Friday, November 14, 2008

Dexter, Dexter, Dexter

Well, on HBO's Dexter -- Dexter is a serial killer who has managed to hold himself to killing only bad folks-- Dexter killed a Catholic woman who was dying and who needed euthanasia.

So then...
Oh brother, they are really fooling around with moral issues, uh? Slippery slope city. Remember the third aliens. All these issues pop up and one sees the need for moral relativity. Like when Ripley gets pregnant with the alien and has to abort herself. I'm wondering about the moral issue in the Dexter stories. First, can/should a serial killer kill other serial killers if that serial killer only kills bad folks and folks in need of death? Who knows?

Next, Catholic woman has been failed by her faith and finds a way out of the crisis put on her by her faith by getting someone else to kill her. No thought of maybe a miracle healing her because God is dead or at least seriously missing and the woman is following her religion's doctrine but it has betrayed her. Who knows? Very scary. Stuff for greater minds than mine to figure out. But it seems to be very well done. I've seen stories by moral folks which are so crappy that the moral or doctrine comes off preachy and doesn't exactly challenge the slippery slopes. Is there a stalwart type with black and white morality in Dexter? And -- probably, because it's hollywood-- I bet he's an asshole. Isn't it interesting when you find yourself totally disliking everything a character believes in but still liking a show or a character? It's such a moral quandary. Moral quandaries are good, I suspect because it shows that we are empathetic character and at the same time we want some standard of behavior. What to do?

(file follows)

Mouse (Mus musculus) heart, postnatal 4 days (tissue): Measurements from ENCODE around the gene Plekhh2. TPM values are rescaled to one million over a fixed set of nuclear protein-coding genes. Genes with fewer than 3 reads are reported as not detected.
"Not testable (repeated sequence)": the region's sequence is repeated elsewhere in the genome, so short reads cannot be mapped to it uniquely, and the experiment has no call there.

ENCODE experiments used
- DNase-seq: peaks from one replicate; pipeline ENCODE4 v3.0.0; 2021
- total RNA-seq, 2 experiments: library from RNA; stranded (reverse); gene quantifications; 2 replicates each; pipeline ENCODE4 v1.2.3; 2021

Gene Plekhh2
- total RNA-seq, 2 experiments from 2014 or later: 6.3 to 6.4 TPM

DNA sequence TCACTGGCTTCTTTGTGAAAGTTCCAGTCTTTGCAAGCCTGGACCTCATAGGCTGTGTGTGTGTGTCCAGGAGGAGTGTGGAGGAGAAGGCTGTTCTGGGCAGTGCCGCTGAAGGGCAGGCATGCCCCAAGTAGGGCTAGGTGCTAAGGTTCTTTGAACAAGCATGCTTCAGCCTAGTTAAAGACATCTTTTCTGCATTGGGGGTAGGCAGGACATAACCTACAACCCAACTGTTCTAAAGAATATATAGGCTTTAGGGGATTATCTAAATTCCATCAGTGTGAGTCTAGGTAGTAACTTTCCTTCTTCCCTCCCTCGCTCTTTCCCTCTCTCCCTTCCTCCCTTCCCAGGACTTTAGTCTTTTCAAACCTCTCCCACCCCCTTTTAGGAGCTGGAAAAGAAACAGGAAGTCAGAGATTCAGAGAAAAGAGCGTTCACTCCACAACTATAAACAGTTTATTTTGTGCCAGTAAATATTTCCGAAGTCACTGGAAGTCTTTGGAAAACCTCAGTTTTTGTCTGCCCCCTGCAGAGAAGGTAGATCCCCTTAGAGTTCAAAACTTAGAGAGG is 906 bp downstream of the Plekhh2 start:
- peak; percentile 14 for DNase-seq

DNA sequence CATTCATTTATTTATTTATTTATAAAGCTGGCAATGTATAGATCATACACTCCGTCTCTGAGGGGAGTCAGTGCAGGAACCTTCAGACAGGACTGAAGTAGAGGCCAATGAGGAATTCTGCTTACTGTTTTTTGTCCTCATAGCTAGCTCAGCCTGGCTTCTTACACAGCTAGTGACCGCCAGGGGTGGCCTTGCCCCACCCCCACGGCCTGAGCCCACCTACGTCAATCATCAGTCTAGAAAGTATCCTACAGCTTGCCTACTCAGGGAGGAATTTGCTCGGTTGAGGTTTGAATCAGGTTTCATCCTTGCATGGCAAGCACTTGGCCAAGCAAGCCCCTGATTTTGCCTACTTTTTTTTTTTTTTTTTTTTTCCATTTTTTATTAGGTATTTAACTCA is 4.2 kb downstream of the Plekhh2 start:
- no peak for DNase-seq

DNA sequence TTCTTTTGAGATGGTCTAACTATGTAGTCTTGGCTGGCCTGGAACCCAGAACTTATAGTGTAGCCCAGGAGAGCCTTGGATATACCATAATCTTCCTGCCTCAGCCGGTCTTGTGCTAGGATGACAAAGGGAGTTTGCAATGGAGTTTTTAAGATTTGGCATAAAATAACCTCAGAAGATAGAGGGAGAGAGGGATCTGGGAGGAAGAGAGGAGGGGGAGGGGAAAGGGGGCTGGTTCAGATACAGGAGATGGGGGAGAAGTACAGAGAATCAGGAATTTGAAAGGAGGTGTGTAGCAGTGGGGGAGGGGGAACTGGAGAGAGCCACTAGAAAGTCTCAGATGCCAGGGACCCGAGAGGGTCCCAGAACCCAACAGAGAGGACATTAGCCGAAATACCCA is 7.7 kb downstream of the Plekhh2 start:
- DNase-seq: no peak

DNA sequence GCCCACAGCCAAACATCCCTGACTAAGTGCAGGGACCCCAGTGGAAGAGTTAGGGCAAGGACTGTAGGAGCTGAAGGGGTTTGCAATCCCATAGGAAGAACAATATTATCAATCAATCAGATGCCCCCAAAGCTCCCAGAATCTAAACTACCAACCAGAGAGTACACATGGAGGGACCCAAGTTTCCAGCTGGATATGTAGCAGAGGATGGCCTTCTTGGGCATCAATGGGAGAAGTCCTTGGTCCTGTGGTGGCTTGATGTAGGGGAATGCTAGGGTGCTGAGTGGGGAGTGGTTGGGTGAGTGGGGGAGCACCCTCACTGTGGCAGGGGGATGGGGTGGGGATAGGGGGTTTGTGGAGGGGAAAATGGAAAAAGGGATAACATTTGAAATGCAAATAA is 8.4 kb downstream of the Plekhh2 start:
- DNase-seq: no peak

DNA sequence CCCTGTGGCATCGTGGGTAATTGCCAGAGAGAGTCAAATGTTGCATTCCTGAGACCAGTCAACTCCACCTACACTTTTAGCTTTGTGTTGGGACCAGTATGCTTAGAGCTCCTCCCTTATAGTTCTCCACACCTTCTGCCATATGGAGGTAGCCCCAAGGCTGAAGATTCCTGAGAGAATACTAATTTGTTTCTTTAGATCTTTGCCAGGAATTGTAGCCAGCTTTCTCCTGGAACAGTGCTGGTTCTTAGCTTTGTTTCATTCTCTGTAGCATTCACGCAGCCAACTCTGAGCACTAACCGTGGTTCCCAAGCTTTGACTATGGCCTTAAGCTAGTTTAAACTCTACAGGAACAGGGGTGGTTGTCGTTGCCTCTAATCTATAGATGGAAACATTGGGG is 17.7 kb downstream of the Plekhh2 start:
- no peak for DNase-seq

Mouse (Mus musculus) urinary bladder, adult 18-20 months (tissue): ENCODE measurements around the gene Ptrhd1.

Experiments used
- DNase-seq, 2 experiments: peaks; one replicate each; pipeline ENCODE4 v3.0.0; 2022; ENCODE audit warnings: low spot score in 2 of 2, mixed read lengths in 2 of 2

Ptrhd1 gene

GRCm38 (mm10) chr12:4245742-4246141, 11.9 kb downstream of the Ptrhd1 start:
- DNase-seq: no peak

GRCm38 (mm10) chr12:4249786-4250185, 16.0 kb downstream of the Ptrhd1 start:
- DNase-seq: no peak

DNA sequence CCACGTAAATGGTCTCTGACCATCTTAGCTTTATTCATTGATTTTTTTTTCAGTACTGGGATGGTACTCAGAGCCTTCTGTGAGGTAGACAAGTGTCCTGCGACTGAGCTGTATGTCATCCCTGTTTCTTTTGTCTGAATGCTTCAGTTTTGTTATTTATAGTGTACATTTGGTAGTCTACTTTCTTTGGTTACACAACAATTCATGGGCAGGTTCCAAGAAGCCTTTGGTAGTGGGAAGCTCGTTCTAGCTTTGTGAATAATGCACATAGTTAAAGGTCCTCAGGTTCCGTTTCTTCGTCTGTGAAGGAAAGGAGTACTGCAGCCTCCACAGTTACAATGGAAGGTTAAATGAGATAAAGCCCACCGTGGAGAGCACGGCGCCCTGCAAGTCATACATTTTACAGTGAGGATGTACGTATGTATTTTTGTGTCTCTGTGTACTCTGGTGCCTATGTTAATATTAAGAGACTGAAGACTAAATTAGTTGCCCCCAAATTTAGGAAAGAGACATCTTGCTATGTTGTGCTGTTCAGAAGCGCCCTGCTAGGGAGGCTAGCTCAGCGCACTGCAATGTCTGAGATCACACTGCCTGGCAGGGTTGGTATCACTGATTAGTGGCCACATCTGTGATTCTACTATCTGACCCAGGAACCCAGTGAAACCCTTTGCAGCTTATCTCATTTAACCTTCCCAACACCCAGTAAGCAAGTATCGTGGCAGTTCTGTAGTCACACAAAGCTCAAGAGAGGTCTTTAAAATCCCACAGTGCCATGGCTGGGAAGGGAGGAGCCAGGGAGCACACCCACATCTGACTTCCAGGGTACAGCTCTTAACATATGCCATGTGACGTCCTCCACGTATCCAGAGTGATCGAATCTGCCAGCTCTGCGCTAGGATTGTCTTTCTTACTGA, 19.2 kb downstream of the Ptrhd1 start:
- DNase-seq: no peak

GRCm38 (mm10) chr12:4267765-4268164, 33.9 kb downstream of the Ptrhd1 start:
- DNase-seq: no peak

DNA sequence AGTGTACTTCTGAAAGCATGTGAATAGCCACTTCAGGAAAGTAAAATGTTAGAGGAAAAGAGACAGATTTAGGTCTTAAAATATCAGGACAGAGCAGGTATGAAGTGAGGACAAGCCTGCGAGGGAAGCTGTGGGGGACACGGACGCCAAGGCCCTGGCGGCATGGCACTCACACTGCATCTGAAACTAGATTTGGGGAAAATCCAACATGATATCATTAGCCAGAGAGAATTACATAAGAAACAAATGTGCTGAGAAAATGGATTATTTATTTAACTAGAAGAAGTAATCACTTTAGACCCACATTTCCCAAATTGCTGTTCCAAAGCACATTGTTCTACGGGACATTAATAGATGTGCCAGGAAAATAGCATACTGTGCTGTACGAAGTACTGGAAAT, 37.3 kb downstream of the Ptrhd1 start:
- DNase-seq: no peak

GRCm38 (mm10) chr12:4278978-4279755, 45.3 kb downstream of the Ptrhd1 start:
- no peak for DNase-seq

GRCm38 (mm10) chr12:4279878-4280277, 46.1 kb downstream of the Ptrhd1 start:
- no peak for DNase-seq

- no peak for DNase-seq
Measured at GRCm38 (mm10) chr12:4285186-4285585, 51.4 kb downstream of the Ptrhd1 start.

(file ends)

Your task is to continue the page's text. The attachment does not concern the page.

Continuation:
The lady asked Dexter to kill her, out of desperation – she was in constant pain, and had been told by the doctors that her tumor had slowed its growth, so she was actually doomed to live and suffer even longer. And after asking him she regretted it, and apologized to Dexter. The regret and apology is all part of what's expected alas. She has asked and that is what matters. I always like seeing how these things are handled. We the audience think "pain is a terrible thing and yes, let's free her from her sorrows." Very difficult morally to disagree with empathizing with another person's pain.

The closest the series came to a stalwart type with black and white morality would be an FBI guy from last season but then there was the hanky-panky with someone under his command.

So no black and white types. I wonder if that's a good thing. I like varying shades of gray but I also like total black/immoral and total white/moral. The nearest thing we have to total black, it seems, are the baddies Dexter kills. Moral folks on TV tend to be really smarmy, though. Or innocently naive. Or idealistic and young. Or hypocritical. Or assholes. The trouble is that in real life the types who consider themselves moral are usually not so moral. Everytime I hear a right wing politician defend his views on abortion by saying they value the sanctity of life, I tell myself I would believe them if they weren't so keen on the death penalty and if they weren't so greedy or so imperialistic. Hey, I'm a pro-lifer but I'm pro-life all the way. And I don't go around pretending to be so holy and pious.
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